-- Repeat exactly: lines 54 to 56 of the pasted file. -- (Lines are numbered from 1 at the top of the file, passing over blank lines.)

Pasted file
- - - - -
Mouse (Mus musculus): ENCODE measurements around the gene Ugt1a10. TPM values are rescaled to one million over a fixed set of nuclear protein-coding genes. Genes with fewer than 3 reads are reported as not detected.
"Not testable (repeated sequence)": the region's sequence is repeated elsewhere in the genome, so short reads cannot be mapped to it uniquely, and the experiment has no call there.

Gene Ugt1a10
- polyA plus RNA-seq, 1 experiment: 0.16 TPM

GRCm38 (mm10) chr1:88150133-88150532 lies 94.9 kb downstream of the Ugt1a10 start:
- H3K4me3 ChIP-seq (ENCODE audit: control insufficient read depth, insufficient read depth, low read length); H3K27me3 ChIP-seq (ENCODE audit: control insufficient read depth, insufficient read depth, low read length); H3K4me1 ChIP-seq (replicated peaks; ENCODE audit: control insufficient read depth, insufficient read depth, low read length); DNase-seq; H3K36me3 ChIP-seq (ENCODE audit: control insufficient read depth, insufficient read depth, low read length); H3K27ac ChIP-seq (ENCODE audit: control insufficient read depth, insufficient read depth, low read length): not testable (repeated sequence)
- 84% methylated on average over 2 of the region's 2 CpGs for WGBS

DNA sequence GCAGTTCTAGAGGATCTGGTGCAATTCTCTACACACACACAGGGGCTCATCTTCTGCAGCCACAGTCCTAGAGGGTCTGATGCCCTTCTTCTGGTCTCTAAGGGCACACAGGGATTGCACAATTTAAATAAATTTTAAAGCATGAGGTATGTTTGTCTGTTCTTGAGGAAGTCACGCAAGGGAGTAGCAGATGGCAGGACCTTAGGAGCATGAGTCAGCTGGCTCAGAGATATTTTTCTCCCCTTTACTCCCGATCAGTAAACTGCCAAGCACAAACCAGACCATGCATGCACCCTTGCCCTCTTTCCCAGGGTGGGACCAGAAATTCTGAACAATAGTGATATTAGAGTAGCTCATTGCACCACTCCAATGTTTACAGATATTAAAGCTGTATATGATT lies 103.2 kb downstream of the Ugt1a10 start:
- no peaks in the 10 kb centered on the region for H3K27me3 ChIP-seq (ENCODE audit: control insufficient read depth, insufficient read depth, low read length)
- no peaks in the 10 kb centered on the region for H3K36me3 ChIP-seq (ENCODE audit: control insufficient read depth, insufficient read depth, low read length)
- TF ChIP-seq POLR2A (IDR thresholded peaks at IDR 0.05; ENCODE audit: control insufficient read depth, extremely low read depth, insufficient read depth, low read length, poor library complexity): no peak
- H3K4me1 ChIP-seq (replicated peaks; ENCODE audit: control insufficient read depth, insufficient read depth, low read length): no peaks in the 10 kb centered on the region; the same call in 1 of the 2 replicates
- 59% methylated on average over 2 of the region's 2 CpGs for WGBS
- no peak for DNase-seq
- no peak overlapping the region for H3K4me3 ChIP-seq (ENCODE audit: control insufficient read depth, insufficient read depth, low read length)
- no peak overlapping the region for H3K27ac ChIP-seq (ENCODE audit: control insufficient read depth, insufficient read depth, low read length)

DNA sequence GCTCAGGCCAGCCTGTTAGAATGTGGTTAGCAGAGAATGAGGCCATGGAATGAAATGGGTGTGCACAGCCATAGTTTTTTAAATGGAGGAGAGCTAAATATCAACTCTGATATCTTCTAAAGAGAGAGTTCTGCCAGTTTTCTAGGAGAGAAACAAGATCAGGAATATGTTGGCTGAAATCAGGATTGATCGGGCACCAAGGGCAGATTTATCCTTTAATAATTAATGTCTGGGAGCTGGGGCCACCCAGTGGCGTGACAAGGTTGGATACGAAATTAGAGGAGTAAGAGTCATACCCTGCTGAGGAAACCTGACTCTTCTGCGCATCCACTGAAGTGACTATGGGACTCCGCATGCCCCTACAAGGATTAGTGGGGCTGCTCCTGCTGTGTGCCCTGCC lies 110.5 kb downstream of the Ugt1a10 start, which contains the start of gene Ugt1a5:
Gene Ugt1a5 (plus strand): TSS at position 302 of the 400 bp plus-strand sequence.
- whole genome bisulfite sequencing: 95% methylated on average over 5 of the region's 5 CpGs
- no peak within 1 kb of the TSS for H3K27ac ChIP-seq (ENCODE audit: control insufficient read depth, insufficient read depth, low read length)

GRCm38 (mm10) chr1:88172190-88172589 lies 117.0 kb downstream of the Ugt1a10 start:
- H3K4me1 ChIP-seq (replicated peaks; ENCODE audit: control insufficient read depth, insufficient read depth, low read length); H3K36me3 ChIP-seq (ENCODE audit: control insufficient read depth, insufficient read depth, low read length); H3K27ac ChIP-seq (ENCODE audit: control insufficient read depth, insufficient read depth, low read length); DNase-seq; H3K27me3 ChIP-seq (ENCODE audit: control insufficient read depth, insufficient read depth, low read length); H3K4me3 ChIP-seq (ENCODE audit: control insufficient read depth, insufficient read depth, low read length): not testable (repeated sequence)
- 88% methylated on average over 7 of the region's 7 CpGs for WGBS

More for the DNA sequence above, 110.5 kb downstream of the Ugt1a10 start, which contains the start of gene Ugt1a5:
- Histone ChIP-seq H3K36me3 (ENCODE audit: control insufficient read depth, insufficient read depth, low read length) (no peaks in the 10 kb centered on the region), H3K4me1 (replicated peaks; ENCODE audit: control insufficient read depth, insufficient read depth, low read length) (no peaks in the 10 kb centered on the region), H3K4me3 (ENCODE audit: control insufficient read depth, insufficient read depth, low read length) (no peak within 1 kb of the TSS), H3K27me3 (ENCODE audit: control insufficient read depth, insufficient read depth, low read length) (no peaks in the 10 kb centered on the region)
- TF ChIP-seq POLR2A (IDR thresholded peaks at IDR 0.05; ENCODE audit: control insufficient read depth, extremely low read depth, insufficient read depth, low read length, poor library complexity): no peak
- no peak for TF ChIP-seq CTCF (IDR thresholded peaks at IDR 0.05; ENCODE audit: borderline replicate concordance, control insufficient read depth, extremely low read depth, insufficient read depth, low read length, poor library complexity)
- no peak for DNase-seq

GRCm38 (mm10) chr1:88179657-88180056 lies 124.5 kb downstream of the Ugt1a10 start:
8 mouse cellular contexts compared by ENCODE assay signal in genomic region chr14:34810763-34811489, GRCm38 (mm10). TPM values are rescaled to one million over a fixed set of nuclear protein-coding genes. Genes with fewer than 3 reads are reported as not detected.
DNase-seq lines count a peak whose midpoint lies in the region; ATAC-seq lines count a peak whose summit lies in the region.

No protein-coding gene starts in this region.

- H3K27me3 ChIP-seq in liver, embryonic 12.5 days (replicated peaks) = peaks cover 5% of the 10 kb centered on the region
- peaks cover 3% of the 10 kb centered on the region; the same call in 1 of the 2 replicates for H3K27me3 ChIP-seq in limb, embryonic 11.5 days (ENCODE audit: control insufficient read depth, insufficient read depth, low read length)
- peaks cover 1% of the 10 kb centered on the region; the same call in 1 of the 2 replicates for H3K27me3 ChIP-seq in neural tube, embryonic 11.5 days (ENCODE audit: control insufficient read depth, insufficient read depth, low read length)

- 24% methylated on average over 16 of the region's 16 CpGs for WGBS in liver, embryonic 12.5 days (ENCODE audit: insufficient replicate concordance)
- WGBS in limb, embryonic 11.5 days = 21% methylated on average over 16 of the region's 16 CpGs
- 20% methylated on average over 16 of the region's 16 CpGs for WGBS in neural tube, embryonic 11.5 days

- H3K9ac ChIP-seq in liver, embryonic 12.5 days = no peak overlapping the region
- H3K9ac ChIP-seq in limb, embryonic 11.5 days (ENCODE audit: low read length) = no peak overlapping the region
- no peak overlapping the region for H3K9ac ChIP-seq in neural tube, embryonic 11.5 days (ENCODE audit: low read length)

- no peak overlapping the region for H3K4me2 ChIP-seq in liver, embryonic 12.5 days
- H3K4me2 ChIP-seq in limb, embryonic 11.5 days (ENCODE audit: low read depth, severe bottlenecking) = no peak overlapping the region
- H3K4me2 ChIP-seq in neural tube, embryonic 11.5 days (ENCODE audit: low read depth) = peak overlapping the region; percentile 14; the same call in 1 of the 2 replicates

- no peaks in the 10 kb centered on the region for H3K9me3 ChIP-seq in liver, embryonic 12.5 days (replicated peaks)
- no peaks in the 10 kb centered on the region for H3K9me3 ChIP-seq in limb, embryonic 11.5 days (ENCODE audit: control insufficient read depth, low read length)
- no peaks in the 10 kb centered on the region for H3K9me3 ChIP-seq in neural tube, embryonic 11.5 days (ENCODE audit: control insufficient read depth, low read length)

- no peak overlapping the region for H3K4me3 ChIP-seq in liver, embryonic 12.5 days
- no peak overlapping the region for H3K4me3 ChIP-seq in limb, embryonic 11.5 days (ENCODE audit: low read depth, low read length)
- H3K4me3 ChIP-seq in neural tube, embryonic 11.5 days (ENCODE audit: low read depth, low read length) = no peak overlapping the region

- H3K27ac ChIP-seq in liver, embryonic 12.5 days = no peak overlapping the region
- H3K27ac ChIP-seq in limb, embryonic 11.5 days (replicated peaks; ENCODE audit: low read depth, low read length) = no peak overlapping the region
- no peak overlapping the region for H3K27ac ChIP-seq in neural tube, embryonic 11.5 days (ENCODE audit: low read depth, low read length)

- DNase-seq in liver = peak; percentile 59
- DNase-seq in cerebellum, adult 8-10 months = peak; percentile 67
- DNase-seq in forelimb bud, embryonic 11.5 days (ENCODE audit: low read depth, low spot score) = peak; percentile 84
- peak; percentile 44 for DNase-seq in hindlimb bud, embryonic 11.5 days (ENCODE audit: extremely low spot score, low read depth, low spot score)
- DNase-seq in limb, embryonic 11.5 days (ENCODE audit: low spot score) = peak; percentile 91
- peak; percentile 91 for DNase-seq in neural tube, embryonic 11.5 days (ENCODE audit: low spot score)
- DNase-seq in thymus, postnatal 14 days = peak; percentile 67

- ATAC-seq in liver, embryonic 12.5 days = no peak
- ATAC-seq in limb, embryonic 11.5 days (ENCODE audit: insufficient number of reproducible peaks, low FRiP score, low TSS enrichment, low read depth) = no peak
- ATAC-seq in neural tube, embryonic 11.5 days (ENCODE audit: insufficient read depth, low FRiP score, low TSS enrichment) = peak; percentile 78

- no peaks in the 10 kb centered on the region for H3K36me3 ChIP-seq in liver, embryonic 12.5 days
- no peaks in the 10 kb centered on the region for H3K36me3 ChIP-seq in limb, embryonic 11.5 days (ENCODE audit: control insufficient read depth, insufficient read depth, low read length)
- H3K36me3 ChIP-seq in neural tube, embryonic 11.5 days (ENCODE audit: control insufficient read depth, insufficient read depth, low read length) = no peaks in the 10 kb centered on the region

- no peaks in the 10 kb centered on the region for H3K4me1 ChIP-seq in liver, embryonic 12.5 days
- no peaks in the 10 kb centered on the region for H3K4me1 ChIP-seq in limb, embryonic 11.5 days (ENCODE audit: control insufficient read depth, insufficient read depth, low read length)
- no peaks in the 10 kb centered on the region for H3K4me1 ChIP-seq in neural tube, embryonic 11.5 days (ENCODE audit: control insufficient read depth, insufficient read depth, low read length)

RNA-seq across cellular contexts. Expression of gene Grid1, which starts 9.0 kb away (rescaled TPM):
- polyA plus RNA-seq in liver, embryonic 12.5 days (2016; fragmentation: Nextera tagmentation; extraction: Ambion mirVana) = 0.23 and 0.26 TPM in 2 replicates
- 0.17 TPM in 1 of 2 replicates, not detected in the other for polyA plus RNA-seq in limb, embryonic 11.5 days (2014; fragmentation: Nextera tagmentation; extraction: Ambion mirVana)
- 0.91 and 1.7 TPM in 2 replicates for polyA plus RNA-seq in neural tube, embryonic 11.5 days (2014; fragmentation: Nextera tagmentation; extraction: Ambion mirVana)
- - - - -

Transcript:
- DNase-seq in liver = peak; percentile 59
- DNase-seq in cerebellum, adult 8-10 months = peak; percentile 67
- DNase-seq in forelimb bud, embryonic 11.5 days (ENCODE audit: low read depth, low spot score) = peak; percentile 84